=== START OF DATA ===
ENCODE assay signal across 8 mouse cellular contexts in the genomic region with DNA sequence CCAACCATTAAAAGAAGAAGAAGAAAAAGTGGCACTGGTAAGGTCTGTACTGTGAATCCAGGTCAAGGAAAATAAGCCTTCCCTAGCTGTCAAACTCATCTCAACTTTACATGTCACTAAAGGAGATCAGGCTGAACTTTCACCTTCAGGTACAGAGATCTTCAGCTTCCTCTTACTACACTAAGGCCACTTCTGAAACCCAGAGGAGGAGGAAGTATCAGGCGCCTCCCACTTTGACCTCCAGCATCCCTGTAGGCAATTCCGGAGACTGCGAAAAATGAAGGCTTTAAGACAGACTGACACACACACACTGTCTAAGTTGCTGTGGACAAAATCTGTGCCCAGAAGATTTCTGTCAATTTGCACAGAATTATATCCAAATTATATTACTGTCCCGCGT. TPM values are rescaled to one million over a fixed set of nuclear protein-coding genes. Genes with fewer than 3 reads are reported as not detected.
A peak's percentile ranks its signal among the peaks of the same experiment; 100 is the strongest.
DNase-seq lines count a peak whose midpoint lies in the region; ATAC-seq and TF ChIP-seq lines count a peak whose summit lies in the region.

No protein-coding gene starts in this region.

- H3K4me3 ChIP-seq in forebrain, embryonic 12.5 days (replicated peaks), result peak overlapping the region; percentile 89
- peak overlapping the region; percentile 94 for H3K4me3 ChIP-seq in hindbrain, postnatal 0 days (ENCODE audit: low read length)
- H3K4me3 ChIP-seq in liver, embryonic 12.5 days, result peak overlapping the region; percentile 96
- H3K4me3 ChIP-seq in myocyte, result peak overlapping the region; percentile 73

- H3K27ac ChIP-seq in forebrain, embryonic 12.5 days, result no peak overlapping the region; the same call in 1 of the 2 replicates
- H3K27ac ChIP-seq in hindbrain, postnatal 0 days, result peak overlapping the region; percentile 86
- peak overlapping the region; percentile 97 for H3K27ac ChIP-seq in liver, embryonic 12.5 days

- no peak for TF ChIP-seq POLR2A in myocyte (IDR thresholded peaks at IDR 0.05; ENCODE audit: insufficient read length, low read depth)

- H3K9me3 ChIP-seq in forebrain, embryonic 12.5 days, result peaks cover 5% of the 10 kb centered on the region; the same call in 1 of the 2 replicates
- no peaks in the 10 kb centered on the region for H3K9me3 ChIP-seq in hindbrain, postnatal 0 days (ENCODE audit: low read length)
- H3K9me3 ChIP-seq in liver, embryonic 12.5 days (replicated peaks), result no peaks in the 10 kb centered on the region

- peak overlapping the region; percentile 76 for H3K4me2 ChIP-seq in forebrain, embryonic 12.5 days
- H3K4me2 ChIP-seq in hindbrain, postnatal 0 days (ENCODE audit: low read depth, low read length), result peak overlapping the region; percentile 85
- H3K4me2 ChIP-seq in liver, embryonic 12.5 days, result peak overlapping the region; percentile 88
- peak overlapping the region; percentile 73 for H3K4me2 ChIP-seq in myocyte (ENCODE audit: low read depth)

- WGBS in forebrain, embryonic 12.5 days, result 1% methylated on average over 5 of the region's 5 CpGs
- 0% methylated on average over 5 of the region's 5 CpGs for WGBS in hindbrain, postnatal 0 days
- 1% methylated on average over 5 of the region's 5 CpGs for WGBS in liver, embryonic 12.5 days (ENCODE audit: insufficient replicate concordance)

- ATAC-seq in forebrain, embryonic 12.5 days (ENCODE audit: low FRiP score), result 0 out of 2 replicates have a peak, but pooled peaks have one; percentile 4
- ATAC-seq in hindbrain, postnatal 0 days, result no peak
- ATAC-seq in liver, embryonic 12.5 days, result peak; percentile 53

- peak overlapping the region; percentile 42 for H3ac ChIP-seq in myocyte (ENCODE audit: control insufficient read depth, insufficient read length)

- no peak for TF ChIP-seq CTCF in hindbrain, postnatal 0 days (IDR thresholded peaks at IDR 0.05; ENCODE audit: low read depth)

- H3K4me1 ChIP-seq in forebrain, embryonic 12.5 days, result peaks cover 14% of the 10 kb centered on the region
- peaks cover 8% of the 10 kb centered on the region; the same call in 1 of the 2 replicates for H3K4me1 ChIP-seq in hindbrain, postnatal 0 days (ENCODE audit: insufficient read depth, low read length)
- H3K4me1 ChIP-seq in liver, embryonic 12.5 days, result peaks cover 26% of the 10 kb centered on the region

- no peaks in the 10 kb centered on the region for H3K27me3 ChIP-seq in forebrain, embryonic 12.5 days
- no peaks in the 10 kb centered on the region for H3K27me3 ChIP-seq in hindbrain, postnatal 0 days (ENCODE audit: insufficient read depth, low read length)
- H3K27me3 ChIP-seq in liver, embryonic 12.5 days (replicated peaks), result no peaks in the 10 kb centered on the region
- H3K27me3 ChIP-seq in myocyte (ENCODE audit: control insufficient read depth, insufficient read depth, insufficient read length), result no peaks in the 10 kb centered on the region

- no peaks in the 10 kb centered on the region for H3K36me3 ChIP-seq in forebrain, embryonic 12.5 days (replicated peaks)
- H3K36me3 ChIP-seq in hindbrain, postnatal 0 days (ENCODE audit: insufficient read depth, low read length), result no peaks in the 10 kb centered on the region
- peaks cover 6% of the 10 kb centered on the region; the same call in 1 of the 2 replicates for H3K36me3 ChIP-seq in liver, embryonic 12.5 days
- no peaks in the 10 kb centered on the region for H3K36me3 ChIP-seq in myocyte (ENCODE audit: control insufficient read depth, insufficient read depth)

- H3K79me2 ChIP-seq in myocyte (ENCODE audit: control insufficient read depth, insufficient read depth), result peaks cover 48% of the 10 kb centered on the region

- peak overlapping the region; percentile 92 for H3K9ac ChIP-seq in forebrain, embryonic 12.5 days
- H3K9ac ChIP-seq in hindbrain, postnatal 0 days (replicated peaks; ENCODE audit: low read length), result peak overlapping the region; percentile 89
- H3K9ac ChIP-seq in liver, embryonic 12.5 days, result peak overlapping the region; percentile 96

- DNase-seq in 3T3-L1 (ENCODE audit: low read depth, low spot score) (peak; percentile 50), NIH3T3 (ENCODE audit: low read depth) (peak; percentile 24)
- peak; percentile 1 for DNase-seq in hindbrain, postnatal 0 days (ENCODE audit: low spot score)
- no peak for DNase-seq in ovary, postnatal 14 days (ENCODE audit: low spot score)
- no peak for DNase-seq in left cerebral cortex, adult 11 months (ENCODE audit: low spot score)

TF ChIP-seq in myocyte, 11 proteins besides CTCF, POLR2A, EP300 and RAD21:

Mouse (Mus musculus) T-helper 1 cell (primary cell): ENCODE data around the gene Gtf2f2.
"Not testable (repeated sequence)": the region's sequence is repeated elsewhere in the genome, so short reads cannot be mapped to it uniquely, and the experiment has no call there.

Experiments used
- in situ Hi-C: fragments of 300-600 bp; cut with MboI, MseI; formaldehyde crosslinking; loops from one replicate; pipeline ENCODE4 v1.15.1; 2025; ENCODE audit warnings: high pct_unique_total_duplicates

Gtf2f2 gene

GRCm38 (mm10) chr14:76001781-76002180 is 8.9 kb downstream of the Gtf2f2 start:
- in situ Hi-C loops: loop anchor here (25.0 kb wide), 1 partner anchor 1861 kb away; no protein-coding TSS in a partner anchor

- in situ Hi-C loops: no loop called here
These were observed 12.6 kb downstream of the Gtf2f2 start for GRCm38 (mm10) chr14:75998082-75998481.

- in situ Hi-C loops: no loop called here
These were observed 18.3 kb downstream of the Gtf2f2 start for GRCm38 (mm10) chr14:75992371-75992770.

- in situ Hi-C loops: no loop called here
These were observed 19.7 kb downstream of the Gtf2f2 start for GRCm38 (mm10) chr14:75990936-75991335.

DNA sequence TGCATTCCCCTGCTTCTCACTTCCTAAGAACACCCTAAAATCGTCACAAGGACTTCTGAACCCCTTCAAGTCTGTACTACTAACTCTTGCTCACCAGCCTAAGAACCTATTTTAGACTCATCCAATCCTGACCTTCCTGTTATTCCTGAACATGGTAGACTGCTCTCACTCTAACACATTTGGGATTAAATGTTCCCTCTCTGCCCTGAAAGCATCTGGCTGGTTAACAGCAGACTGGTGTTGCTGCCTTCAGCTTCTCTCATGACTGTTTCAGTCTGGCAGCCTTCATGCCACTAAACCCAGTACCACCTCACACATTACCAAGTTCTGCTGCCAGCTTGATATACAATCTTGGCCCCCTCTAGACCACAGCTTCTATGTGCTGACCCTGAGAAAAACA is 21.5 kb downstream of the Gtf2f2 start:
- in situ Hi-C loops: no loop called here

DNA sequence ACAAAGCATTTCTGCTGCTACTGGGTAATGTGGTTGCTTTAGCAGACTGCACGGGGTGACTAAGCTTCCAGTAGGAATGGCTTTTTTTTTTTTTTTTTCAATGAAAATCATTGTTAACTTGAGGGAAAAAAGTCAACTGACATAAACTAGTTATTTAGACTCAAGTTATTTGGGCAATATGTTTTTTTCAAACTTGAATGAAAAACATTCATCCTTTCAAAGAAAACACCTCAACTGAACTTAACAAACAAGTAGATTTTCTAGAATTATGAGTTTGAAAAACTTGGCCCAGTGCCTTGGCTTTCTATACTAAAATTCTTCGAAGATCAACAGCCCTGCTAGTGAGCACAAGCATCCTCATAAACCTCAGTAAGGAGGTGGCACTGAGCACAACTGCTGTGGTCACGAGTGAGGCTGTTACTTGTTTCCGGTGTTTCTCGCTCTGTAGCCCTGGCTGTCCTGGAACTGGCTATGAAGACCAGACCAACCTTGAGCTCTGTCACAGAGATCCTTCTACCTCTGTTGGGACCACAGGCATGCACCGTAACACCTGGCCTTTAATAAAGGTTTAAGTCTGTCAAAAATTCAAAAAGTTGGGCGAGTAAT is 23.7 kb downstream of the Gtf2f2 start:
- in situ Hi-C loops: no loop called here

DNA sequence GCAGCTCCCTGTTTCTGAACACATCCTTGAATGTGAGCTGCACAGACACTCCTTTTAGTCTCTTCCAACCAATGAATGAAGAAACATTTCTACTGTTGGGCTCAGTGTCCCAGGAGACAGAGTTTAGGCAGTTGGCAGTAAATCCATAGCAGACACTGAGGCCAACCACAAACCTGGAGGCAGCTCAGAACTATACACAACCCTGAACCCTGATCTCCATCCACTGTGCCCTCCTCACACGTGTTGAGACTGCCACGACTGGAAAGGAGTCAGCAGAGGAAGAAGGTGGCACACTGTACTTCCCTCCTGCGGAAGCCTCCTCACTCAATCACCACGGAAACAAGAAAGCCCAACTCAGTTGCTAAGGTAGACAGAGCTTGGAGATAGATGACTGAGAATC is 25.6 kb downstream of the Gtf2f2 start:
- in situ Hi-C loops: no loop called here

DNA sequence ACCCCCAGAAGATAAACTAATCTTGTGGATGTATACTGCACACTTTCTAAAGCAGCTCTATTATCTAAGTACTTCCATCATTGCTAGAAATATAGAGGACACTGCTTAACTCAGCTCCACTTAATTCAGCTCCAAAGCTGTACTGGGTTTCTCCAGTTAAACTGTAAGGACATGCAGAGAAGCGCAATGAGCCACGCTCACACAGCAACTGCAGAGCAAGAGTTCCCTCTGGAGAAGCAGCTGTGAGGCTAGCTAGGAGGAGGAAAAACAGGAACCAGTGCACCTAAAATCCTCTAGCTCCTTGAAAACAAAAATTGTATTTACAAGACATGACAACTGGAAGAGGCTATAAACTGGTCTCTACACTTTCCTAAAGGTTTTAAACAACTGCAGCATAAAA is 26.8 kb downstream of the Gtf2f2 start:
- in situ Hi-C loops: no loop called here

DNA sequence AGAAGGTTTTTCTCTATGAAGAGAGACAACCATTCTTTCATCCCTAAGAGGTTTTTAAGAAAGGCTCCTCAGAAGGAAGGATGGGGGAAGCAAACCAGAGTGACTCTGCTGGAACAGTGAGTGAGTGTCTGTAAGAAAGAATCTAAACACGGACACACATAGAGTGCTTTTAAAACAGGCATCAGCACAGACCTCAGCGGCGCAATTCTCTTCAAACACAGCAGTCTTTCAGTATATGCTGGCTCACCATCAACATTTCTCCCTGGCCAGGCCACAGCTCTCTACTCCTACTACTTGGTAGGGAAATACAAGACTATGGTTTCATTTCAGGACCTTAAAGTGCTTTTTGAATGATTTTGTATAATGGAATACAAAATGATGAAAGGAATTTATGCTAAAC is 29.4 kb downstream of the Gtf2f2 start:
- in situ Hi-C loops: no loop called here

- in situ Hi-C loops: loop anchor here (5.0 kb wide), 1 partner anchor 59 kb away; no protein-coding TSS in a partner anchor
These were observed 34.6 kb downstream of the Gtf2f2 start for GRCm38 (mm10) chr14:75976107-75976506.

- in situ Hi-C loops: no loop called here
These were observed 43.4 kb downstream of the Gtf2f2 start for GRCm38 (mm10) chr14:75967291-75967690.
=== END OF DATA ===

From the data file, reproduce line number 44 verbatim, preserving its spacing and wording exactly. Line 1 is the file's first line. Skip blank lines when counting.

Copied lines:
- peak; percentile 1 for DNase-seq in hindbrain, postnatal 0 days (ENCODE audit: low spot score)